Friday, December 23, 2016
Affectionate Sagacity in Dogs, 1825 Article
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The hospitality of the convent of St. Bernard, and the unwearied humanity of the monks, on every occasion that can possibly call for its exercise, have long been proverbial, and numerous instances occur every season, of persons saved by their interference, or relieved by their bounty. In the year 1818 alone, the meals furnished to travellers by this convent amounted to no fewer than 31,078.
An enterprising English party, consisting of men and women, took shelter in the convent of St. Bernard during a fall of snow. The monks fed them and their horses as long as they could, giving up their bread to the beasts, when they had no more crude grain to bestow on them. The guests had then no other alternative but that of departing, but how were they to get their horses over the snow, which was yet too soft to support them? The ingenuity and activity of the monks found an expedient. They turned out with their servants, and placing blankets before the animals, which were carried forward and extended afresh, as soon as passed over, conducted men, women, and beasts in safety over their mountain.
The breed of dogs kept by the monks to assist them in their labours of love, has been long celebrated for its fidelity and sagacity. All the oldest and most tried of them were lately buried, along with some unfortunate travellers, under an avalanche; but three or four hopeful puppies were left at home in the convent, and still survive. The most celebrated of those who are no more, was a dog called Barry. This animal served the hospital for the space of twelve years, during which time he saved the lives of forty individuals. His zeal was indefatigable. Whenever the mountain was enveloped in fogs and snow, he set out in search of lost travellers. He was accustomed to run barking until he lost breath, and would frequently venture on the most perilous places. When he found his strength was insufficient to draw from the snow a traveller benumbed with cold, he would run back to the hospital in search of the monks.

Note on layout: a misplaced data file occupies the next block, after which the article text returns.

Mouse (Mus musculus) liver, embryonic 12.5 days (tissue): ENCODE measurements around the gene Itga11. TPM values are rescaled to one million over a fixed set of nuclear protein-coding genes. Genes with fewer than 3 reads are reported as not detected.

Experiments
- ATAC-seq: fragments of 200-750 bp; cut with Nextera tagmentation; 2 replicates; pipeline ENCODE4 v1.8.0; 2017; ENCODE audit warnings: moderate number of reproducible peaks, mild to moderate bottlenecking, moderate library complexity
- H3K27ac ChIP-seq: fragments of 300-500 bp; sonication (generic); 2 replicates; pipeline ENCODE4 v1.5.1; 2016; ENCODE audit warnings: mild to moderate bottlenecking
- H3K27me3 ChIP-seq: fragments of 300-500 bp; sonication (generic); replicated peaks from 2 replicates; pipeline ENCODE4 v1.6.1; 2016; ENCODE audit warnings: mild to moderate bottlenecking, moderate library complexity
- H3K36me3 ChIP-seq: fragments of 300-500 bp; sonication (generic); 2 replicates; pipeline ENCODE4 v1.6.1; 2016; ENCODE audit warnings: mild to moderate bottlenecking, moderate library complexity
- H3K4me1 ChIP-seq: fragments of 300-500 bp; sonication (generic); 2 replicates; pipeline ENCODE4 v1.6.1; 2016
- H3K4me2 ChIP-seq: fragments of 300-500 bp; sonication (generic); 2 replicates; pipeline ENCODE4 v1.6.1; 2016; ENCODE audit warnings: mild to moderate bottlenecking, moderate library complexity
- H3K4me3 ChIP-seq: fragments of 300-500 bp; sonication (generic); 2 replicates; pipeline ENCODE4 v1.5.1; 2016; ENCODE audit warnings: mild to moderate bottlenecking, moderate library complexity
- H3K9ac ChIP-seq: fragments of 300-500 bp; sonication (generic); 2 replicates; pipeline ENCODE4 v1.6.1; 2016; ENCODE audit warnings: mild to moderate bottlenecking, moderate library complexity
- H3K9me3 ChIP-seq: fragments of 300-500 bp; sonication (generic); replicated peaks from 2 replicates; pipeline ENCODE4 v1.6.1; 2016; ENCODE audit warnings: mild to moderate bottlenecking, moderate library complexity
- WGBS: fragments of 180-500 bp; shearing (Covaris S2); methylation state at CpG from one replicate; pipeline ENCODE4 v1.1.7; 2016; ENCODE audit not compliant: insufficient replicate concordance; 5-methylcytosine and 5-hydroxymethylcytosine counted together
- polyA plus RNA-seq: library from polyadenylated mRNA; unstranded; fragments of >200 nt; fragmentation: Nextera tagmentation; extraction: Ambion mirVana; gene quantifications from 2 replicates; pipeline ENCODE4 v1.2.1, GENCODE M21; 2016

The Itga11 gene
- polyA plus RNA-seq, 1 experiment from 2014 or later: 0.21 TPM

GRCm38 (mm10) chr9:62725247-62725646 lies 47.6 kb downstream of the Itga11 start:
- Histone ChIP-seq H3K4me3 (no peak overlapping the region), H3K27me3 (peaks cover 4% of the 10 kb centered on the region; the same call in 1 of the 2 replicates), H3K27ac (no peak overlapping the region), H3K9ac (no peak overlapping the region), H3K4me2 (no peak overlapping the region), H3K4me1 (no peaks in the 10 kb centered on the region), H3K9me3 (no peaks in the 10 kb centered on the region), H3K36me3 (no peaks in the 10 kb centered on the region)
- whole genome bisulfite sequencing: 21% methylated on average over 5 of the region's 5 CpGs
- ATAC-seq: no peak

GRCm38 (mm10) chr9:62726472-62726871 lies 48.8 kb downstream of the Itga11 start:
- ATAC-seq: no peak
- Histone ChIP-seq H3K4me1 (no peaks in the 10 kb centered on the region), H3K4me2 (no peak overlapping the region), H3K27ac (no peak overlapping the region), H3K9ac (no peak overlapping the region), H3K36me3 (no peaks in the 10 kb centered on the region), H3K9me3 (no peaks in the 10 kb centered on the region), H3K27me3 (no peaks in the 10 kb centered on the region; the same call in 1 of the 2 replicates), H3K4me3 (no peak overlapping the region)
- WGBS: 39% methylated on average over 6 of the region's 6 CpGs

One day, this interesting animal found a child in a frozen state, between the bridge of Dronaz and the ice-house of Balsora: be immediately began to lick him; and having succeeded in restoring animation, by means of his caresses, he induced the child to tie himself round his body. In this way he carried the poor little creature, as if in triumph, to the hospital. When old age deprived him of strength, the prior of the convent pensioned him at Berney, by way of reward. After his death, his hide was stuffed and deposited in the museum of that town. The little phial, in which he carried a reviving liquor for the distressed travellers whom he found among the mountains, is still suspended from his neck.